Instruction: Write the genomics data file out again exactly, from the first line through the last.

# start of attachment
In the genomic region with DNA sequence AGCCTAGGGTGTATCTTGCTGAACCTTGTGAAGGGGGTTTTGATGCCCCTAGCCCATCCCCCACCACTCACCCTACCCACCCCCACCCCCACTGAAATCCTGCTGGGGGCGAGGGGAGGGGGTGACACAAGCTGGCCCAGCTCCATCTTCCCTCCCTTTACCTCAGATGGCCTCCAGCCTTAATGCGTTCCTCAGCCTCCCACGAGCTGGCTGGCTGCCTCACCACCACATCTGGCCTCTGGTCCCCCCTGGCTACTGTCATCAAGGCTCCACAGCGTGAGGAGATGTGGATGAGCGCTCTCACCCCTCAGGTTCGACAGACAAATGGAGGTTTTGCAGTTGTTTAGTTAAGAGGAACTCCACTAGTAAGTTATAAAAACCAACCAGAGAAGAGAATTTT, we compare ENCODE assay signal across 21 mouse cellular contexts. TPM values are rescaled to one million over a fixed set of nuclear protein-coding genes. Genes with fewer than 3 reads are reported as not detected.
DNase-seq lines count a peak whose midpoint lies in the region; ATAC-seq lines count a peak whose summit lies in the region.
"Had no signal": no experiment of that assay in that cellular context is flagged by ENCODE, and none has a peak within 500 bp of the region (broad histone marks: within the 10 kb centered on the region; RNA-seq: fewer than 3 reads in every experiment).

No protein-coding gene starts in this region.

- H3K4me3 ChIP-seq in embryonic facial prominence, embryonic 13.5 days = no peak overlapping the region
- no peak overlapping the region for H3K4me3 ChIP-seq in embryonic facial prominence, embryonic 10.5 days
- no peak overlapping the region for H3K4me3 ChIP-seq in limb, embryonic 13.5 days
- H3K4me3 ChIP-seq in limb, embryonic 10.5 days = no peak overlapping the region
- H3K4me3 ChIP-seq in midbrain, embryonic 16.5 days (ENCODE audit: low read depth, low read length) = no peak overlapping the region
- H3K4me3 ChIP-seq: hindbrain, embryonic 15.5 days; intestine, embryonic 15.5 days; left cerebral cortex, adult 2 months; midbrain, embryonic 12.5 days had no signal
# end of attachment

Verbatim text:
In the genomic region with DNA sequence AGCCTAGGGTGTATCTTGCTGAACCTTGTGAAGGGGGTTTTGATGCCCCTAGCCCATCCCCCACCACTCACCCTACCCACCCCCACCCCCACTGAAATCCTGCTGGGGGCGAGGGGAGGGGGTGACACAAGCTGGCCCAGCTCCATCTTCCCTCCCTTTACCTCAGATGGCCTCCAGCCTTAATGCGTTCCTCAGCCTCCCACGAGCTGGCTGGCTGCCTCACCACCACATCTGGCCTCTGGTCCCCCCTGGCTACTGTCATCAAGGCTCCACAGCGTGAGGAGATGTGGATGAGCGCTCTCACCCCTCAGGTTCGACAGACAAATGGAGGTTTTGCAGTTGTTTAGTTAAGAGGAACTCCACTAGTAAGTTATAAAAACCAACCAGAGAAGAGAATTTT, we compare ENCODE assay signal across 21 mouse cellular contexts. TPM values are rescaled to one million over a fixed set of nuclear protein-coding genes. Genes with fewer than 3 reads are reported as not detected.
DNase-seq lines count a peak whose midpoint lies in the region; ATAC-seq lines count a peak whose summit lies in the region.
"Had no signal": no experiment of that assay in that cellular context is flagged by ENCODE, and none has a peak within 500 bp of the region (broad histone marks: within the 10 kb centered on the region; RNA-seq: fewer than 3 reads in every experiment).

No protein-coding gene starts in this region.

- H3K4me3 ChIP-seq in embryonic facial prominence, embryonic 13.5 days = no peak overlapping the region
- no peak overlapping the region for H3K4me3 ChIP-seq in embryonic facial prominence, embryonic 10.5 days
- no peak overlapping the region for H3K4me3 ChIP-seq in limb, embryonic 13.5 days
- H3K4me3 ChIP-seq in limb, embryonic 10.5 days = no peak overlapping the region
- H3K4me3 ChIP-seq in midbrain, embryonic 16.5 days (ENCODE audit: low read depth, low read length) = no peak overlapping the region
- H3K4me3 ChIP-seq: hindbrain, embryonic 15.5 days; intestine, embryonic 15.5 days; left cerebral cortex, adult 2 months; midbrain, embryonic 12.5 days had no signal